PUBLIC HEALTH
September 25, 2014

Your Best Shot

The CDC is urging people to get the flu shot as early as possible this year. There are a few exceptions.

The CDC has spoken: It’s time to get your yearly flu shot. Because it takes two weeks to take full effect, experts recommend getting it as early as possible, since flu season begins to hit the U.S. in October.

As always, everyone six months old and over should receive the flu vaccine. Children who are being vaccinated for the first time should receive two doses for maximum protection, so make sure to tell your pediatrician if it’s your child’s first one.

By getting the vaccine in September or early October, you and your family will have the best chance to avoid the flu completely.

There are certain vulnerable groups who should take special care to get the shot. Young children (under 5), older people (over 65), pregnant women, and people with compromised immune systems are at greater risk of complications if they get the flu, which is why it’s especially important for these individuals to be vaccinated.

People who take care of others in any capacity (parents, caretakers for the elderly, or healthcare workers) should also make sure they are vaccinated to protect themselves and others.

Getting a flu shot every year is important for everyone, however, since immunity can fade over time. The flu virus is also constantly changing, so the strains of flu that are active change from year to year. This year’s flu shot will be slightly different from last, and so on.

There are several different varieties of the flu vaccine. Trivalent vaccine protects against two influenza A strains, and one influenza B strain. A high-dose version is available for people over 65. The standard vaccine is incubated in eggs, but an egg-free version is available for people between the ages of 18 and 49 with egg allergies.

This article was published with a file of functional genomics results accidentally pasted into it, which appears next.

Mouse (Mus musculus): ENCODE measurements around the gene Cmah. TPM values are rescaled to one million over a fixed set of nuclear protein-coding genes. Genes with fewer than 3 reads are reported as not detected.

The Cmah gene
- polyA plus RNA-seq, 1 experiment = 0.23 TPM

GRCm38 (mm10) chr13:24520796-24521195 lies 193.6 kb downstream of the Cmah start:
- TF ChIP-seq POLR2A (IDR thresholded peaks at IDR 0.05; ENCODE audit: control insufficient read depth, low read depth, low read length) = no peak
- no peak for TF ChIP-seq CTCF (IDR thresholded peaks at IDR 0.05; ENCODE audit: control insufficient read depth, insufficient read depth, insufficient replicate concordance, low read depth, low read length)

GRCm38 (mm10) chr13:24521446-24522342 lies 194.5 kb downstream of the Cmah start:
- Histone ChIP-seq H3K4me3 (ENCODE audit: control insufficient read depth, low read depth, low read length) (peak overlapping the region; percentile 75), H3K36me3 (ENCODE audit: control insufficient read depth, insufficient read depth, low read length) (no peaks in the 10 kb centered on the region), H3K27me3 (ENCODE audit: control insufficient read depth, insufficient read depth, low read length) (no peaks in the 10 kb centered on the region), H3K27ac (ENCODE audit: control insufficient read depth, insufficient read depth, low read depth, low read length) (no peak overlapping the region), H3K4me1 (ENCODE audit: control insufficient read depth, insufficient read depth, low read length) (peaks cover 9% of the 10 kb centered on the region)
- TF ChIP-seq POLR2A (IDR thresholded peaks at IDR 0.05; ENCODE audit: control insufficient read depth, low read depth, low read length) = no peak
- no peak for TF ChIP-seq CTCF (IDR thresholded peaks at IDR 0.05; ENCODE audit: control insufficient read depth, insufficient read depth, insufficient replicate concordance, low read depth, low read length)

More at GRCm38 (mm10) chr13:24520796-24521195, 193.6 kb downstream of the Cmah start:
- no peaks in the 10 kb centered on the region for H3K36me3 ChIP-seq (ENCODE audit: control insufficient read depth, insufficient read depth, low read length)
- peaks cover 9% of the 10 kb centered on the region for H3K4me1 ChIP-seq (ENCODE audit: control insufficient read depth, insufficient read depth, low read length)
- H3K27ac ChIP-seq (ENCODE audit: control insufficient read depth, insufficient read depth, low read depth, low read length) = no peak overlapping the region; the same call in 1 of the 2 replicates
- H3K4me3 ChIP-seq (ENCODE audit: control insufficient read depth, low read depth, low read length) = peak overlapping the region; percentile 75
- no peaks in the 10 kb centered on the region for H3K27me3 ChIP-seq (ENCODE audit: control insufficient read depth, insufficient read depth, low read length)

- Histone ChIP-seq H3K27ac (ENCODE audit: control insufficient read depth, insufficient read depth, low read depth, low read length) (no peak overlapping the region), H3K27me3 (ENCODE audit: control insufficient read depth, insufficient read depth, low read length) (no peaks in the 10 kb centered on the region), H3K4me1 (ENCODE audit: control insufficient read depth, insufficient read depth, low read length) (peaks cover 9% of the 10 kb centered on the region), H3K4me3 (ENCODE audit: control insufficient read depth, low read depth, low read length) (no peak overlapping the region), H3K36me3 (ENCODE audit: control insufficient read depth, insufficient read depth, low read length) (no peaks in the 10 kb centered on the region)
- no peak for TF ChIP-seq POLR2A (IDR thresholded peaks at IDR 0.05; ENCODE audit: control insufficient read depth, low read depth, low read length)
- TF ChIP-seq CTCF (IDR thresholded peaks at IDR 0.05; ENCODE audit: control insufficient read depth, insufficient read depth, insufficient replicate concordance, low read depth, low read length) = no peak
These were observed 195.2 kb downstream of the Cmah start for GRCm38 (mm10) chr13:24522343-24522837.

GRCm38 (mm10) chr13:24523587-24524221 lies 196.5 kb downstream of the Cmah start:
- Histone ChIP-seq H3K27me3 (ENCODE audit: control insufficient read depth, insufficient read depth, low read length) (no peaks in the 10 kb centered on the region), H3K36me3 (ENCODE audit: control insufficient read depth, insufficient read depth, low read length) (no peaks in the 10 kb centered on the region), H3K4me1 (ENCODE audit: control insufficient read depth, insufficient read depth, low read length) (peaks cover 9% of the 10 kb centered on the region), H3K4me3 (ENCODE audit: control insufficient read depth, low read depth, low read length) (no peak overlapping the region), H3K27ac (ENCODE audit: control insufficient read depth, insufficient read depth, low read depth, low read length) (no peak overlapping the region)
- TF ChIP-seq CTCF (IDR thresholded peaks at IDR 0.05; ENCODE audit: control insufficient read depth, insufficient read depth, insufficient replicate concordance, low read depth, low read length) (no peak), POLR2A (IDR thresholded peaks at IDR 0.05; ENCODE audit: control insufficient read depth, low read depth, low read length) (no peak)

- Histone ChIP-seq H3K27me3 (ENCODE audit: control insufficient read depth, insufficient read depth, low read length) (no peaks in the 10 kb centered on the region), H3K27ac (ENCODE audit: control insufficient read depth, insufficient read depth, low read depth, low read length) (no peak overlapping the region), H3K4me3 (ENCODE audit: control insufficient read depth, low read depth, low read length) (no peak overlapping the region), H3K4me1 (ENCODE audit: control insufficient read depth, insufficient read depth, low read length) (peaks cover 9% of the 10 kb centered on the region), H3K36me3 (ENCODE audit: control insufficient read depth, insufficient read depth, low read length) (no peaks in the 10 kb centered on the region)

Quadrivalent vaccine protects against two influenza A strains, and two influenza B strains. There is also a nasal spray version available for children and adults. It is not recommended for people with asthma, a weakened immune system, egg allergy, or those taking aspirin.

The nasal spray version may be even more effective than the shot for young children, and the CDC recommends it as the preferred method for children from two to eight years old.

Wash hands regularly with soap and warm water; sneeze or cough into the crook of your arm instead of your hand; and try not to spend time around people who have already contracted the flu.

The CDC also urges people to remember that the flu vaccine is safe and extremely effective. It protects millions of people from the flu and its complications, which can include hospitalization from a number of causes and, unfortunately, death.

You may experience mild achiness or fever after the vaccine — this is not the flu, however, and these side effects should fade within a day or two.

And, as always, remember to protect your self and your kids in other ways as well. Wash hands regularly with soap and warm water; sneeze or cough into the crook of your arm instead of your hand; and try not to spend time around people who have already contracted the flu.

If you or your family members come down with the flu, stay home from work if you can, and keep your kids home from school. Taking a fever-reducing medication and going back to work is the worst thing, since it’s a very good way to spread the flu.

Influenza is a serious illness, and you don’t want to mess around with it. Last year many people were slow to get the shot, which the CDC says is one reason why 2013-2014 was such a bad flu season. By getting the vaccine in September or early October, you and your family will have the best chance to avoid the flu completely.

For more information on the flu, visit the CDC’s flu site or www.flu.gov. And for more information on who should not get vaccinated, see http://www.cdc.gov/flu/protect/whoshouldvax.htm.

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